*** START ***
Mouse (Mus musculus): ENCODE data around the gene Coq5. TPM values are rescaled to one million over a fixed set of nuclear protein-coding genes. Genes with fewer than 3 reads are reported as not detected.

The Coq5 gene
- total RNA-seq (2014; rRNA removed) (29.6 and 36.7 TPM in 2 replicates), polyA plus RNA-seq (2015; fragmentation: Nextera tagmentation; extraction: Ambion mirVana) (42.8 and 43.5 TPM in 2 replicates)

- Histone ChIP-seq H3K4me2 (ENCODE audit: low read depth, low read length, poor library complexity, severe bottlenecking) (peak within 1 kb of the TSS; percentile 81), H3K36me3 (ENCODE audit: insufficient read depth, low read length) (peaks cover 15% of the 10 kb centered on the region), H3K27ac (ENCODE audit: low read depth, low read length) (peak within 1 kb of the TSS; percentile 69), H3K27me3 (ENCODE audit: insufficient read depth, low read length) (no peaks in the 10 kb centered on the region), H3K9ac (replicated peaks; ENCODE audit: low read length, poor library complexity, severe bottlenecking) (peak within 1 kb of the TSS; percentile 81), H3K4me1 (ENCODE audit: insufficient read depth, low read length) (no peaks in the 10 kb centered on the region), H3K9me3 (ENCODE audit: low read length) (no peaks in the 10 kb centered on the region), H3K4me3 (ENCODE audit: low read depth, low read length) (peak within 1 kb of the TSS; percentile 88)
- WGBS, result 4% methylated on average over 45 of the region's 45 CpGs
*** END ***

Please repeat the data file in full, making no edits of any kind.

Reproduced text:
Mouse (Mus musculus): ENCODE data around the gene Coq5. TPM values are rescaled to one million over a fixed set of nuclear protein-coding genes. Genes with fewer than 3 reads are reported as not detected.

The Coq5 gene
- total RNA-seq (2014; rRNA removed) (29.6 and 36.7 TPM in 2 replicates), polyA plus RNA-seq (2015; fragmentation: Nextera tagmentation; extraction: Ambion mirVana) (42.8 and 43.5 TPM in 2 replicates)

- Histone ChIP-seq H3K4me2 (ENCODE audit: low read depth, low read length, poor library complexity, severe bottlenecking) (peak within 1 kb of the TSS; percentile 81), H3K36me3 (ENCODE audit: insufficient read depth, low read length) (peaks cover 15% of the 10 kb centered on the region), H3K27ac (ENCODE audit: low read depth, low read length) (peak within 1 kb of the TSS; percentile 69), H3K27me3 (ENCODE audit: insufficient read depth, low read length) (no peaks in the 10 kb centered on the region), H3K9ac (replicated peaks; ENCODE audit: low read length, poor library complexity, severe bottlenecking) (peak within 1 kb of the TSS; percentile 81), H3K4me1 (ENCODE audit: insufficient read depth, low read length) (no peaks in the 10 kb centered on the region), H3K9me3 (ENCODE audit: low read length) (no peaks in the 10 kb centered on the region), H3K4me3 (ENCODE audit: low read depth, low read length) (peak within 1 kb of the TSS; percentile 88)
- WGBS, result 4% methylated on average over 45 of the region's 45 CpGs